With three points in his last four games, Montreal Canadiens rookie Juraj Slafkovsky‘s promotion away from the fourth line has led to a significant improvement in production.
But has it been enough to convince the Canadiens he should remain in the NHL rather than sending him to the World Junior Championship to play for Team Slovakia?
The key to his recent success is explained by a few important key factors.
Not only is he playing with better linemates, but he’s also finally enjoying a little consistency, both when it comes to ice time and the players he shares the ice with.
Going into the 17th game of the season Slafkovsky had been used on 9 different line combinations. But now that he’s playing on a line with Sean Monahan and Josh Anderson, Slafkovsky has shown signs of a newfound sense of confidence and anticipation.
His goal against the Flames was the perfect example.
Not only did he follow up the play to capitalize on Monahan’s forecheck, but Slafkovsky was also the main conduit for the rush, providing Kaiden Guhle with an outlet pass option that was crucial to transitioning quickly into the offensive zone.
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Unfortunately, Monahan’s injury put an end to the experiment, but not before we were given a glimpse of what Slafkovsky can do when playing in the top six.
The line controlled well over 60 percent of the shots during their shifts, an impressive uptick in puck control given that Slafkovsky was hovering around the 47 percent mark before his promotion.
But it’s not just his numbers that have improved.
After a relatively tentative start to his career in the offensive zone, Slafkovsky has enjoyed more scoring chances since the start of the month.
And it’s not just because he’s been assigned an additional 4-5 shifts per game, although that certainly helps. But he’s also making an effort to drive the play up the ice, and he’s doing it with confidence.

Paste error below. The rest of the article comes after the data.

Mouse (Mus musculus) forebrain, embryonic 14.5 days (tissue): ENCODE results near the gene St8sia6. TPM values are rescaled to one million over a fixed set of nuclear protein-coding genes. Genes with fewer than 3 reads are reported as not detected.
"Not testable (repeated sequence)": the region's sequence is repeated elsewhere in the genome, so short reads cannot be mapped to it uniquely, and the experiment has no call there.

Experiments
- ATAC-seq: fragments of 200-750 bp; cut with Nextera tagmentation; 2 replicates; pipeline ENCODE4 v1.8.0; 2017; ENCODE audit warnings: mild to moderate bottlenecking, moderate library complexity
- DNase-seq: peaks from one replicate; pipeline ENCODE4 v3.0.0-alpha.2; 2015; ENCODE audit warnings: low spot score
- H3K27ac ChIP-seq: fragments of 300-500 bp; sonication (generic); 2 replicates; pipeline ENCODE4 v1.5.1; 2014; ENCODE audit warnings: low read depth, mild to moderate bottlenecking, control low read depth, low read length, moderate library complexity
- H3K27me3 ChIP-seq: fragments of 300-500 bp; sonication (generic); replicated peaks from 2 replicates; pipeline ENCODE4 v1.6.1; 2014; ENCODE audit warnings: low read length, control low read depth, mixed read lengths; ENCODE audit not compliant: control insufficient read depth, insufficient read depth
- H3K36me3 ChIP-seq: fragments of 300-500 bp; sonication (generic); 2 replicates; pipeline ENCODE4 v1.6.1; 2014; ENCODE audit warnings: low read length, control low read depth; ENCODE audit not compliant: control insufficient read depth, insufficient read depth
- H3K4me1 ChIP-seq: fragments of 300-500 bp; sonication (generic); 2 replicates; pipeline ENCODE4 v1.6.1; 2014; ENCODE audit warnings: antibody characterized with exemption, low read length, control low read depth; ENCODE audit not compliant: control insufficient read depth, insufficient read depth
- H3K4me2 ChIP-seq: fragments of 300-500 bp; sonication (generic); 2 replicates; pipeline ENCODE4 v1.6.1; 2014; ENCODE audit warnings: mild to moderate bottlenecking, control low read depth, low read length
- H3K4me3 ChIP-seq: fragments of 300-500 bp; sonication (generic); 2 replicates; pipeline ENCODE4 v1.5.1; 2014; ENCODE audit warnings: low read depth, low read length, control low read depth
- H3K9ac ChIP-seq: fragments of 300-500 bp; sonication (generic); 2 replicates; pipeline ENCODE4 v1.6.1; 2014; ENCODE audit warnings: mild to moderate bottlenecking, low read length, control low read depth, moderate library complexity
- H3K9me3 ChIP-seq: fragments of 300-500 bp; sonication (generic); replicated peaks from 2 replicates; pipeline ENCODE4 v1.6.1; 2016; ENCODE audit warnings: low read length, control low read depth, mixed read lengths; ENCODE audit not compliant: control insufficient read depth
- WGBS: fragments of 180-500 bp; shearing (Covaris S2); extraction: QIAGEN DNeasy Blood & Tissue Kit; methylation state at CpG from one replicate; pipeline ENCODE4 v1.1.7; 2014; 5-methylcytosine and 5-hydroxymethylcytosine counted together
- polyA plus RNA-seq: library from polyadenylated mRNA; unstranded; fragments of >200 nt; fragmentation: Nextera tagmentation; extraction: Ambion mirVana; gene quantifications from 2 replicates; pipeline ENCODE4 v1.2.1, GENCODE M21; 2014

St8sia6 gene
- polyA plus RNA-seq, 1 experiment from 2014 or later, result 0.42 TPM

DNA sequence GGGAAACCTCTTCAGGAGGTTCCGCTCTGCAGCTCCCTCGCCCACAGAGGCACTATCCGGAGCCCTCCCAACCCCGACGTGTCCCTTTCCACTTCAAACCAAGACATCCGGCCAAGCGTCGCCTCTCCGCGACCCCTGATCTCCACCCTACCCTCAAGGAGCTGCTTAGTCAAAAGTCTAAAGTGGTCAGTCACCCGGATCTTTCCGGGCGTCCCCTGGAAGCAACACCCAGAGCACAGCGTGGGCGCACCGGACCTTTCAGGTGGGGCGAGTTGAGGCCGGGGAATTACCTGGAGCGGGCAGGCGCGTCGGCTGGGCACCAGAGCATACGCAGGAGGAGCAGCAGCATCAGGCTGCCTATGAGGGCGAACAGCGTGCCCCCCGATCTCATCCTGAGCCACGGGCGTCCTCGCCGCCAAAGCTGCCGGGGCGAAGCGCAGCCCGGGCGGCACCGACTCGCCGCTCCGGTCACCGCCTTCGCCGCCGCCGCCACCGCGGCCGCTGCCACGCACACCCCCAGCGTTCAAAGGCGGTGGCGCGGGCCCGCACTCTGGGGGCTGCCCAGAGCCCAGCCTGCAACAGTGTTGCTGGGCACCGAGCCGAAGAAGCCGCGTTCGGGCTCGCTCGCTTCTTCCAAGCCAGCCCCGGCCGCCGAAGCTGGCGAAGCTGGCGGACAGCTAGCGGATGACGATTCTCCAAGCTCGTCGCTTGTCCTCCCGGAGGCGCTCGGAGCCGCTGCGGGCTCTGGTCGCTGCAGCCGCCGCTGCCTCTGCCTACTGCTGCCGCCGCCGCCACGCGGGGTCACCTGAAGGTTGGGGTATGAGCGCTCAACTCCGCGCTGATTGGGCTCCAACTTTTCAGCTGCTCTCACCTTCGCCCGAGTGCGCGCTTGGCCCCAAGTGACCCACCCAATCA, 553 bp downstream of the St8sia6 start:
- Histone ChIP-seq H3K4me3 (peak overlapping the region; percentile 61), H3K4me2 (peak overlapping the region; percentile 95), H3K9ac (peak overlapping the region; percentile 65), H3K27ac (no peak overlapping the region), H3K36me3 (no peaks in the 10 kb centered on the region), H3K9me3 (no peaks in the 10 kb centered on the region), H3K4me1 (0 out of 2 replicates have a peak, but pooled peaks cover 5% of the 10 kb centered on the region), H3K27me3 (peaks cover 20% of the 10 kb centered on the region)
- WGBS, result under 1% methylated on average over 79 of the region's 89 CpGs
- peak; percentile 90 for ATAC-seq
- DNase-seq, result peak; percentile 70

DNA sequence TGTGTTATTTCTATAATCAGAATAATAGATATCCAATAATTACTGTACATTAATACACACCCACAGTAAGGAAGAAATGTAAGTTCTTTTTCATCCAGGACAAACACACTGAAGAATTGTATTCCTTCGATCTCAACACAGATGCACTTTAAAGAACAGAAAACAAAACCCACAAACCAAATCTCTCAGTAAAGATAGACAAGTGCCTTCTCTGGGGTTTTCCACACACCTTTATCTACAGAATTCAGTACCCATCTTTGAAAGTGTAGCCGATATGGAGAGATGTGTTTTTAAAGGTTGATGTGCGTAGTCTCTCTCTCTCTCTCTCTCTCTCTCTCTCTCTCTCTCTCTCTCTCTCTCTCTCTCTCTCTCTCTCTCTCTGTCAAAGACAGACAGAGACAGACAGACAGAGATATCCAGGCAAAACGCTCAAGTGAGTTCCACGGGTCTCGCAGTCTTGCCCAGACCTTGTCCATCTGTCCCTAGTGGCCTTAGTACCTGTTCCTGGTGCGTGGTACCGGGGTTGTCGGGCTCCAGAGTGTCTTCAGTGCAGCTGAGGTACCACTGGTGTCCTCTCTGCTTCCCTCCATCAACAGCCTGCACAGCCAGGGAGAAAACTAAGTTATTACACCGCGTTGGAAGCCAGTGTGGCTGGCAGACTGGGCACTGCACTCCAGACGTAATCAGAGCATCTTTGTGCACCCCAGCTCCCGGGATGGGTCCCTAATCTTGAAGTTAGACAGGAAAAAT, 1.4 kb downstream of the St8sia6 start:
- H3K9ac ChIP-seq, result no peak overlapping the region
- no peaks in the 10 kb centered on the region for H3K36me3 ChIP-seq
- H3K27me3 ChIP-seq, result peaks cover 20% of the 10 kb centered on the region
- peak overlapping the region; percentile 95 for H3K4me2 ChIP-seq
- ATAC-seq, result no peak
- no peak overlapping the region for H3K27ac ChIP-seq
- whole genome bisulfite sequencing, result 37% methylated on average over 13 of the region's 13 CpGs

Neutral Zone Play
Slafkovsky still needs to improve his shot rate.
As it stands, he’s 11th on the team with 5.8 shots per 60, which places him behind players such as Arber Xhekaj and Evgenii Dadonov, but as we saw in the example above, those shooting opportunities will be a little more bountiful as he continues to receive more shifts per game.
If he can maintain his stalwart presence in the neutral zone, as evidenced by the clip below, where he intercepts the puck and quickly transitions it into the offensive zone, his budding anticipation will lead to sustained shifts in the offensive zone, and consequently, an uptick in shots per 60.
We saw another perfect example of his growing sense of anticipation in the second period of the Canadiens’ 4-2 win over the Seattle Kraken.
It wasn’t a mind-boggling play by Slafkovsky, but he gained control of the puck long enough to quickly give Christian Dvorak and Anderson a prime scoring opportunity, which led to the game-winning goal.
And while we saw flashes of brilliance here and there from Slafkovsky, we’re starting to see something a little more encouraging: dominant shifts.
For example, midway through the second period against the Flames, Slafkosvky had one of the best shifts in his young NHL career.
It included a pass interception in the defensive zone, a controlled exit, a shot attempt, a quick pass off the cycle, another shot attempt, a follow-up that led to a prime scoring opportunity off yet another puck interception, and over 30 seconds of sustained pressure in the offensive zone.
Keep a close eye on No.20 as the clip unfolds.
It’s only natural Slafkovsky’s confidence is growing by leaps and bounds now that he’s being trusted with better teammates and improved ice time, but it does go to show the young man probably wasn’t being placed in a situation that was conducive to improving when he was toiling away on the fourth line.
If the Canadiens want him to create an identity in the NHL, there’s no better way than doing it than by giving him the tools and the opportunities necessary.
In the last few games, not only have the Canadiens given him the opportunity, Slafkovsky has taken advantage of the trust placed in him by head coach Martin-St Louis and perhaps convinced Kent Hughes and Co. that he’s better off continuing his development in the NHL rather than heading east for the World Junior Championship.